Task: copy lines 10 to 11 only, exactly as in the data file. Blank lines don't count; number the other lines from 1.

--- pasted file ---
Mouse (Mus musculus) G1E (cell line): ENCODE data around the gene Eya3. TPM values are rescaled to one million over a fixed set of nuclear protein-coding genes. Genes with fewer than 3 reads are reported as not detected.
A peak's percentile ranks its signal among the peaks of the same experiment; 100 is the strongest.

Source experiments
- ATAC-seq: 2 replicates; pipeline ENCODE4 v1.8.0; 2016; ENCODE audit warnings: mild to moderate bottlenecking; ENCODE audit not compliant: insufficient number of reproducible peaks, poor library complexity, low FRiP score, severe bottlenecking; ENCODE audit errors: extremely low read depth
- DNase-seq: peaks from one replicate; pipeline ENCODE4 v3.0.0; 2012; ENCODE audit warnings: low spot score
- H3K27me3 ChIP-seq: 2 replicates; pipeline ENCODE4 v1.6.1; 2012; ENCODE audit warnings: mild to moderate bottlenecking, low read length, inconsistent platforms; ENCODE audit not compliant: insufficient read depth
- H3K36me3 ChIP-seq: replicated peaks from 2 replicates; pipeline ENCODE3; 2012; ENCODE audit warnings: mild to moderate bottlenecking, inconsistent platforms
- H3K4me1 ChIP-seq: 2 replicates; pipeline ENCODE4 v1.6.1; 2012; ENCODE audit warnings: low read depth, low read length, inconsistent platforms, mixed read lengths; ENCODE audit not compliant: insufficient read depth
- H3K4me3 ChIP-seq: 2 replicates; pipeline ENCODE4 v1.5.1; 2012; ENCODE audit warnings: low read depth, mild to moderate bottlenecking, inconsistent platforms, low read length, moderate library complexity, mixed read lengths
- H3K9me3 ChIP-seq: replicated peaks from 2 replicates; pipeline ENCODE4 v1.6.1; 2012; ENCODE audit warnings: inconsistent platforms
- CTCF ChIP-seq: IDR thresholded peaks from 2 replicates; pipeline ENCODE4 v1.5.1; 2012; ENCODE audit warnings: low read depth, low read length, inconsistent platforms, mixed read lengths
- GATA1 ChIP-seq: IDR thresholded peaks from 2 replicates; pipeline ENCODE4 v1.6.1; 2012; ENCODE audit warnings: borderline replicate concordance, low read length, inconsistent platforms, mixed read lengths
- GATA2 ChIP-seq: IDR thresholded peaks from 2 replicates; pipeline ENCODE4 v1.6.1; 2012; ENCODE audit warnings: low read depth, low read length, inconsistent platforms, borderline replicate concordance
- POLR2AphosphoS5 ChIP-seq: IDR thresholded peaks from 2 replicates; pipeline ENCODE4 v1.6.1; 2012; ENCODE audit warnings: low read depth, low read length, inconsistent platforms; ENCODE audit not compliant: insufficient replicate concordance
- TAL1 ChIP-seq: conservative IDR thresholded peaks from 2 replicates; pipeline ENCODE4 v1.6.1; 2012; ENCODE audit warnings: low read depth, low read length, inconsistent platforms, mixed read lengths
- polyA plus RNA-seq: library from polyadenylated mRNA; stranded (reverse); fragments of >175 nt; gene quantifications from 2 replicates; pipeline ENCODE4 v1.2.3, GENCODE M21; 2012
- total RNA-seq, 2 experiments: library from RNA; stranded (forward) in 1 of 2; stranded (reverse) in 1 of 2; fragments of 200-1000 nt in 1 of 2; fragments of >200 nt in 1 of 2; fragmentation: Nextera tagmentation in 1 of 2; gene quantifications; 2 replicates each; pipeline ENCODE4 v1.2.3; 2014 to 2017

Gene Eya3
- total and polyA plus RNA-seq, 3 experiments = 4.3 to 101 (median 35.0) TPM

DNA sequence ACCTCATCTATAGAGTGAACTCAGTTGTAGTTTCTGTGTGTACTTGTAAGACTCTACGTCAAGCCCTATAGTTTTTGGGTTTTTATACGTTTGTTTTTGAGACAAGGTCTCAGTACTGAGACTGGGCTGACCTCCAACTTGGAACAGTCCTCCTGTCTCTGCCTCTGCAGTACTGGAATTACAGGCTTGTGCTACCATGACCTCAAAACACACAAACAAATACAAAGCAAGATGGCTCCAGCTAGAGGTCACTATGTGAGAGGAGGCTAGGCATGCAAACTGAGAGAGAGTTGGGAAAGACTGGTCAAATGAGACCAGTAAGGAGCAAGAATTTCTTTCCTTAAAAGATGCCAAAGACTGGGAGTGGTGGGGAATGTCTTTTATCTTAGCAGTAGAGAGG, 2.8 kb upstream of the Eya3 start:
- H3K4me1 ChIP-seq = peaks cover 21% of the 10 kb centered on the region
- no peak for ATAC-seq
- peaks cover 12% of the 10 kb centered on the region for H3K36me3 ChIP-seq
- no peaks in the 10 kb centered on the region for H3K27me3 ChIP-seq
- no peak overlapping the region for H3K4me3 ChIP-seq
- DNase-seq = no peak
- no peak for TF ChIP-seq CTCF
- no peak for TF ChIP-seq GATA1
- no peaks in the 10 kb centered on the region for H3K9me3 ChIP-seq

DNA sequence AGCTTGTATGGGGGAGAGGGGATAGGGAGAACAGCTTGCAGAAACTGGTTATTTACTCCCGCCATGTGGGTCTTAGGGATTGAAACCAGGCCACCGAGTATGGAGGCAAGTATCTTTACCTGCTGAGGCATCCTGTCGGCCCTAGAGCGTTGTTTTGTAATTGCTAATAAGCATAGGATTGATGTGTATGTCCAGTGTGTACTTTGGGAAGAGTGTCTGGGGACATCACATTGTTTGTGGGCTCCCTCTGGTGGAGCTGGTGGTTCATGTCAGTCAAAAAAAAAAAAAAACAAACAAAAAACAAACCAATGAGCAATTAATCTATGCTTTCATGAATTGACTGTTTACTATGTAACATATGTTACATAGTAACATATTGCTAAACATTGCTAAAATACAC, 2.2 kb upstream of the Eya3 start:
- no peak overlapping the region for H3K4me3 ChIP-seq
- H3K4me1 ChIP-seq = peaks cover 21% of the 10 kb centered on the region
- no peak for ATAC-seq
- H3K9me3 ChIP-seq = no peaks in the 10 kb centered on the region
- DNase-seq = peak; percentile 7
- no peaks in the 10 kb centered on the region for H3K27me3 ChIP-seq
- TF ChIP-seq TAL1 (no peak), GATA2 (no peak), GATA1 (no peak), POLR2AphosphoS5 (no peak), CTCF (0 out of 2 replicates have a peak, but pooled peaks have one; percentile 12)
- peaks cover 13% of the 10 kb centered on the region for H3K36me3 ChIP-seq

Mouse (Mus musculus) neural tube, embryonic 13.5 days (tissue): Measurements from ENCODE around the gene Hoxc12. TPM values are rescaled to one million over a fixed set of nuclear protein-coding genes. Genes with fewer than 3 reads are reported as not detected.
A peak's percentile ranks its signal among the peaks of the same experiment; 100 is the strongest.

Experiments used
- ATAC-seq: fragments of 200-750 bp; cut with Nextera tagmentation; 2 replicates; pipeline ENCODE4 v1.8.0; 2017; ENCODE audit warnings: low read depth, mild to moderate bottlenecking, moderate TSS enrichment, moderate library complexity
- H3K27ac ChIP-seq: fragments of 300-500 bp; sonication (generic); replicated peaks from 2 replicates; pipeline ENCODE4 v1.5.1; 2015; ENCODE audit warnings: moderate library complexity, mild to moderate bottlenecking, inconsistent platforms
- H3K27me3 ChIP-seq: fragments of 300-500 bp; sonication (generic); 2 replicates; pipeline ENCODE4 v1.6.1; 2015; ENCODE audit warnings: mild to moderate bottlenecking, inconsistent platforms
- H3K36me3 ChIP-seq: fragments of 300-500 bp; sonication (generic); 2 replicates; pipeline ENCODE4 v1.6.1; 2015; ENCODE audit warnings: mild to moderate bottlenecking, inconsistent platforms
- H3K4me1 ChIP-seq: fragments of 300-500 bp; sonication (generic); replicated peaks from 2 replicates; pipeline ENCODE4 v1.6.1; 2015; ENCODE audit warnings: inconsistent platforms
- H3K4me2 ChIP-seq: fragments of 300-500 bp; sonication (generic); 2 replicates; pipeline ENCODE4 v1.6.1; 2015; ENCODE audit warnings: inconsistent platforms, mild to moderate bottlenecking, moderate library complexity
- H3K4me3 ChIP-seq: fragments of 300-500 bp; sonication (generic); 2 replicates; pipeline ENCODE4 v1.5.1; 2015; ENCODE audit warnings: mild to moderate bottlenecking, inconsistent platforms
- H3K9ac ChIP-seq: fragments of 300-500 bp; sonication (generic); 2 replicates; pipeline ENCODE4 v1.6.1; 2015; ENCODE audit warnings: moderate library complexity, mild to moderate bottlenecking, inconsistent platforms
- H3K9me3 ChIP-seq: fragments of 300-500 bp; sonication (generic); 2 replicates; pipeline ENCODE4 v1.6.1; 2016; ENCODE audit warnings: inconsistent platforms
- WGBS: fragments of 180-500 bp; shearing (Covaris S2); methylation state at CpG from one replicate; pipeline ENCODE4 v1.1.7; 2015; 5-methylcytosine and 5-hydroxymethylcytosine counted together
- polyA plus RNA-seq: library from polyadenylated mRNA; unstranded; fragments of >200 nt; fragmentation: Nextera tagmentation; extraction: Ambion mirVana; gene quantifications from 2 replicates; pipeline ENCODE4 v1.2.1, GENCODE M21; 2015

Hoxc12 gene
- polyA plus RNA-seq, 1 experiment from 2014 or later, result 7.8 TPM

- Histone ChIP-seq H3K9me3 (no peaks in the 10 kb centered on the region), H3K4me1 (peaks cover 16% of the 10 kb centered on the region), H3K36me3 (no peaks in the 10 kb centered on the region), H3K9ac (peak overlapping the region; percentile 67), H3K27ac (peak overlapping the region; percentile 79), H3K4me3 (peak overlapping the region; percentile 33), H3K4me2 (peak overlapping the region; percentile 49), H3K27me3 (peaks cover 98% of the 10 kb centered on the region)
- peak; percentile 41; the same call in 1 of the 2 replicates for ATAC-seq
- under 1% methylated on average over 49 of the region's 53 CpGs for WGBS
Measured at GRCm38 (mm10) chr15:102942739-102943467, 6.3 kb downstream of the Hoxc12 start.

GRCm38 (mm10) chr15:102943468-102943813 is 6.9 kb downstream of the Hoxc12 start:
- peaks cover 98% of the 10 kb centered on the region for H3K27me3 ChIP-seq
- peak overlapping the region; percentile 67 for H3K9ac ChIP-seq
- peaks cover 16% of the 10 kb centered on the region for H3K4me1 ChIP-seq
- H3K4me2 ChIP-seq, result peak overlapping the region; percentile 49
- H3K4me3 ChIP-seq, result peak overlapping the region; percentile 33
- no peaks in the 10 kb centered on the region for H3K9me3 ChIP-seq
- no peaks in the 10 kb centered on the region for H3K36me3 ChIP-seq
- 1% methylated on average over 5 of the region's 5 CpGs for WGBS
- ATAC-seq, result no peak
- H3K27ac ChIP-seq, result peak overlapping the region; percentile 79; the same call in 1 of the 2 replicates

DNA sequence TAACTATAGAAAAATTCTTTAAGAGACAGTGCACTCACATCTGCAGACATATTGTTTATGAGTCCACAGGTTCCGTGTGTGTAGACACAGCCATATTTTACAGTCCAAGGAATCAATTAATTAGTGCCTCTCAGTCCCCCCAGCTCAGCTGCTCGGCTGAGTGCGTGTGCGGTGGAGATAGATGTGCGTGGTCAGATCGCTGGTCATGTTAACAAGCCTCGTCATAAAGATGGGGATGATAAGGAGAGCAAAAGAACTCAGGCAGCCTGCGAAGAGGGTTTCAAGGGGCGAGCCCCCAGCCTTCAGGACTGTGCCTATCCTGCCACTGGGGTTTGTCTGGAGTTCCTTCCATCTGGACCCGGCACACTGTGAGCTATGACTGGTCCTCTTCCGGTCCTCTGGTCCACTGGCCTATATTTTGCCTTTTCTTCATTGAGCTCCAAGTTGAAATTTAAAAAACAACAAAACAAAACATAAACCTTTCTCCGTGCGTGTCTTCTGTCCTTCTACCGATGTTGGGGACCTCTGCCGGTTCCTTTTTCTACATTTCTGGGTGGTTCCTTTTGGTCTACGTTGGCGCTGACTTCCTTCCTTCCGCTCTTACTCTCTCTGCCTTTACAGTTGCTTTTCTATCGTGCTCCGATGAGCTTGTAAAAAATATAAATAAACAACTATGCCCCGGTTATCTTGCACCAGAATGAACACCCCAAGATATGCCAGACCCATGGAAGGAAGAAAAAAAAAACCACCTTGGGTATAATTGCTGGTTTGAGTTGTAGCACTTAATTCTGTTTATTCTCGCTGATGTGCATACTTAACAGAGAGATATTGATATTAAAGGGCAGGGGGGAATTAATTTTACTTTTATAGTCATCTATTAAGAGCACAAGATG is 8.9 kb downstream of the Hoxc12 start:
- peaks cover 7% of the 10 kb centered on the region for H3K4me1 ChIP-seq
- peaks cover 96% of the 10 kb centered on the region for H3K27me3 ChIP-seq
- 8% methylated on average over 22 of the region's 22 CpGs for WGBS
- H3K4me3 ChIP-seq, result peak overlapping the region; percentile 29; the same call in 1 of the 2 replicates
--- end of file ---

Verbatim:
- H3K9me3 ChIP-seq: replicated peaks from 2 replicates; pipeline ENCODE4 v1.6.1; 2012; ENCODE audit warnings: inconsistent platforms
- CTCF ChIP-seq: IDR thresholded peaks from 2 replicates; pipeline ENCODE4 v1.5.1; 2012; ENCODE audit warnings: low read depth, low read length, inconsistent platforms, mixed read lengths